Risk, resilience, and complexity: Experiences of foster parents

Morgan E. Cooley, Heather M. Thompson, Armeda Stevenson Wojciak

Research output: Contribution to journalArticlepeer-review

35 Scopus citations


Foster parents are the individuals who provide caregiving services to children in substitute care. Foster parents are faced with multiple demands when it comes to providing care for foster children, for which they may not expect or be prepared. The purpose of this study was to examine current and former foster parents’ experiences within the child welfare system to better understand what their unique experiences have been and their perception of the need for changes to the system, specifically highlighting areas of resilience. This study included 39 current and former foster parents from across the United States. Three overarching themes were identified: concerns about the complexity of the child welfare system, personal narratives that highlight the complexity in the system, and means of navigating complex experiences within the child welfare system. Findings were described and discussed within the context of a resilience model. These findings have implications for foster parent training, support, and intervention with foster parents currently involved in the child welfare system.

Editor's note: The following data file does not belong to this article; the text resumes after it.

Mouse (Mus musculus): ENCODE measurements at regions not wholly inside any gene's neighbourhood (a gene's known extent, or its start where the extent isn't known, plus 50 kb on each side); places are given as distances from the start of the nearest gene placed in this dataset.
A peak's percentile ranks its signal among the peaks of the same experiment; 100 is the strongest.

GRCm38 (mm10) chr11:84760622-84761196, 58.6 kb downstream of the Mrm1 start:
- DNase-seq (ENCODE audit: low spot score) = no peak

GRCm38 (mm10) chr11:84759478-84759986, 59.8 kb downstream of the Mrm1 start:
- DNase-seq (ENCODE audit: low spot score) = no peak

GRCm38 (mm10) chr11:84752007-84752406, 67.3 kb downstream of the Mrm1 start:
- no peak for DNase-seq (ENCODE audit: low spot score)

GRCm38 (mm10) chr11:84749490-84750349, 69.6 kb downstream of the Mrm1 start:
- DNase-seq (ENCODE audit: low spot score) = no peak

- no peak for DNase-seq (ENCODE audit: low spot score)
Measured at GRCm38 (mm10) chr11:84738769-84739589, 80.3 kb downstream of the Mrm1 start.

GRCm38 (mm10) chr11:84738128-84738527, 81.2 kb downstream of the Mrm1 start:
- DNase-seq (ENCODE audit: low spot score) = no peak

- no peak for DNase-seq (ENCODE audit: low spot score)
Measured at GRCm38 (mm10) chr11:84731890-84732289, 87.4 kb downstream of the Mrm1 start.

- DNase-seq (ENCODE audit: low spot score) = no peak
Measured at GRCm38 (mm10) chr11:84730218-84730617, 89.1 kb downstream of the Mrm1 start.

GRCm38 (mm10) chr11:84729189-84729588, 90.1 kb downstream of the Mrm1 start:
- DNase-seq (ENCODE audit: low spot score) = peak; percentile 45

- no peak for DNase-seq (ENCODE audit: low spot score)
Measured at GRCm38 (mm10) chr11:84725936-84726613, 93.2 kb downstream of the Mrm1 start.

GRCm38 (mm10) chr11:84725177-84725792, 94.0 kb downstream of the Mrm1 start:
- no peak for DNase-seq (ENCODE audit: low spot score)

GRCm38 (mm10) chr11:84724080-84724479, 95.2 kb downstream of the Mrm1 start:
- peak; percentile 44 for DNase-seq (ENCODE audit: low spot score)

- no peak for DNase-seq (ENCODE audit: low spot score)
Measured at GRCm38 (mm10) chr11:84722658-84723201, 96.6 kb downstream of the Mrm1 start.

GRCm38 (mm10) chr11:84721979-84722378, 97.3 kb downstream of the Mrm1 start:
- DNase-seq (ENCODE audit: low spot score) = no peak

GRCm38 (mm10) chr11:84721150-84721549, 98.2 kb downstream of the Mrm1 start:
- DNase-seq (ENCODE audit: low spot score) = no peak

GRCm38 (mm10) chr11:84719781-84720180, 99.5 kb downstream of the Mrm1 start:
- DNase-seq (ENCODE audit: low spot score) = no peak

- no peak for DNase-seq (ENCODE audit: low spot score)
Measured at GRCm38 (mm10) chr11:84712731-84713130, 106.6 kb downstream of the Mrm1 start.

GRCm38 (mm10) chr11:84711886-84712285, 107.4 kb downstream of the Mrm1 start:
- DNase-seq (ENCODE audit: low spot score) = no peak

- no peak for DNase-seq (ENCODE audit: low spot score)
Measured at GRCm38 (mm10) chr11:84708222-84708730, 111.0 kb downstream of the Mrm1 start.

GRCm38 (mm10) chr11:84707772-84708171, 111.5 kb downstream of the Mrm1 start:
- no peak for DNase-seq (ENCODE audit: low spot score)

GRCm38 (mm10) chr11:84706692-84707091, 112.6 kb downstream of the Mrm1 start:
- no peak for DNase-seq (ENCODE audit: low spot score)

Original languageEnglish (US)
Pages (from-to)35-41
Number of pages7
JournalChildren and Youth Services Review
StatePublished - May 1 2017
Externally publishedYes

Bibliographical note

Publisher Copyright:
© 2017


  • Child welfare system
  • Complexity
  • Foster care
  • Foster parent
  • Resilience


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